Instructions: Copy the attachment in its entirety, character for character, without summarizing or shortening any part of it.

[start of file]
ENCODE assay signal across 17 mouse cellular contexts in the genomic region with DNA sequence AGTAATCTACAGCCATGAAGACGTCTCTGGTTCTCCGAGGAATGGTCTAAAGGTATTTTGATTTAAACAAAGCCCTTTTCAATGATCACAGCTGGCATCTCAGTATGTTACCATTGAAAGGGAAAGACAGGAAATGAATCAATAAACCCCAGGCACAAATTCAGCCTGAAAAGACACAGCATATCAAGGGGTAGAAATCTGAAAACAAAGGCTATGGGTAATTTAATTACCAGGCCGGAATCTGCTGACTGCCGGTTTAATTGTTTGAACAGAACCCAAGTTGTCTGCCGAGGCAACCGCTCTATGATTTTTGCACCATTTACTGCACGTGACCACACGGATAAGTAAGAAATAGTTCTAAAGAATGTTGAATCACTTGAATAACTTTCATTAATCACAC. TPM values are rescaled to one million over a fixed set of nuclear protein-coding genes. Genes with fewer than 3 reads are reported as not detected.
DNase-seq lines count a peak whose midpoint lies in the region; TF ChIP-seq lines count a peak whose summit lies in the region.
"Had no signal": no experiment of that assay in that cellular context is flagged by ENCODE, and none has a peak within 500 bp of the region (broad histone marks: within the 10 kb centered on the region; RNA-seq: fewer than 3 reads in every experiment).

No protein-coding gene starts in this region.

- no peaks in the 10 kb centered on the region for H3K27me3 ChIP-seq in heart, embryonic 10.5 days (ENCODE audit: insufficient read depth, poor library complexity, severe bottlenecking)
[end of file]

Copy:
ENCODE assay signal across 17 mouse cellular contexts in the genomic region with DNA sequence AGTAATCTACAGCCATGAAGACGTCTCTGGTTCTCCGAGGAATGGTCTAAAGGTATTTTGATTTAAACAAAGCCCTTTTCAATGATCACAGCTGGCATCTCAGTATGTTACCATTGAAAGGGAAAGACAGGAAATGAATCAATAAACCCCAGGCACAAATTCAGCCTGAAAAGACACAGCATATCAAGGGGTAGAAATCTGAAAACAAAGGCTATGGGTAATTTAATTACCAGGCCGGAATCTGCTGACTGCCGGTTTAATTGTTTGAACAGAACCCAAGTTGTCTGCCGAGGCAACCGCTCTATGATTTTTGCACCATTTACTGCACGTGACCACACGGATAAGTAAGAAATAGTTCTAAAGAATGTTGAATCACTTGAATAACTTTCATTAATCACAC. TPM values are rescaled to one million over a fixed set of nuclear protein-coding genes. Genes with fewer than 3 reads are reported as not detected.
DNase-seq lines count a peak whose midpoint lies in the region; TF ChIP-seq lines count a peak whose summit lies in the region.
"Had no signal": no experiment of that assay in that cellular context is flagged by ENCODE, and none has a peak within 500 bp of the region (broad histone marks: within the 10 kb centered on the region; RNA-seq: fewer than 3 reads in every experiment).

No protein-coding gene starts in this region.

- no peaks in the 10 kb centered on the region for H3K27me3 ChIP-seq in heart, embryonic 10.5 days (ENCODE audit: insufficient read depth, poor library complexity, severe bottlenecking)